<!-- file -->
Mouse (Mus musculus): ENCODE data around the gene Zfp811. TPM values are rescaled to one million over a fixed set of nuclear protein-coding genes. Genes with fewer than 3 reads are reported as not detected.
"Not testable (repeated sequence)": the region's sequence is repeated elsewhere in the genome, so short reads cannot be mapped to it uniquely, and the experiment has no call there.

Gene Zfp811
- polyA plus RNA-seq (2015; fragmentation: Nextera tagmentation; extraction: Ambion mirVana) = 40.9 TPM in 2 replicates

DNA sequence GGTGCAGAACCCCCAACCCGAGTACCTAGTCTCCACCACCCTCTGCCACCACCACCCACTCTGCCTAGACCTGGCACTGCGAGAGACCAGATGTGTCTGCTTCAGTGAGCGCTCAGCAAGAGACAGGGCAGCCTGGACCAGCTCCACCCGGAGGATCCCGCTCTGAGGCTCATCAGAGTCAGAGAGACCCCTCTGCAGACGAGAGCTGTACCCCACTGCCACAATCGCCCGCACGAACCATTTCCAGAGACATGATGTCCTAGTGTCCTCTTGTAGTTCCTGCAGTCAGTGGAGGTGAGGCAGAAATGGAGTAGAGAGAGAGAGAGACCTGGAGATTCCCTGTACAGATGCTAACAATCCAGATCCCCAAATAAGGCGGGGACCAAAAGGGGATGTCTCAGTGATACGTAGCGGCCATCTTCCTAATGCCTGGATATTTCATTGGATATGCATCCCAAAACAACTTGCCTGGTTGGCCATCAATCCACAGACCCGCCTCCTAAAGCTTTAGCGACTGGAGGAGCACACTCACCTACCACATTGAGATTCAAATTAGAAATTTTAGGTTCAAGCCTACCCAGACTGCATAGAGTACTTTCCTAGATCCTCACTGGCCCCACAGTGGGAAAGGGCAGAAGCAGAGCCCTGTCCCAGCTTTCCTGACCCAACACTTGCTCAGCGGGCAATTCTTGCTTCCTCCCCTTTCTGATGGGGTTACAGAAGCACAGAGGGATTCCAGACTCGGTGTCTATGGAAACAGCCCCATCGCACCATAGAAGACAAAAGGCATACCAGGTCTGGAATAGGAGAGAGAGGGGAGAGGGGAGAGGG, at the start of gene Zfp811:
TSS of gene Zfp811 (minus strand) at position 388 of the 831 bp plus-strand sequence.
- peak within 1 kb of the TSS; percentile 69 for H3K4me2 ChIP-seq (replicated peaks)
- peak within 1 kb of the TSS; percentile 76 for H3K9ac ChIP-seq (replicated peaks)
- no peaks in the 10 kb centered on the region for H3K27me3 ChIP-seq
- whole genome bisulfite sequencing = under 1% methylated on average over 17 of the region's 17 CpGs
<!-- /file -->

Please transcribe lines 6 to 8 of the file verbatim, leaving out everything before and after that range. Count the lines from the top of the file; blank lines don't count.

TSS of gene Zfp811 (minus strand) at position 388 of the 831 bp plus-strand sequence.
- peak within 1 kb of the TSS; percentile 69 for H3K4me2 ChIP-seq (replicated peaks)
- peak within 1 kb of the TSS; percentile 76 for H3K9ac ChIP-seq (replicated peaks)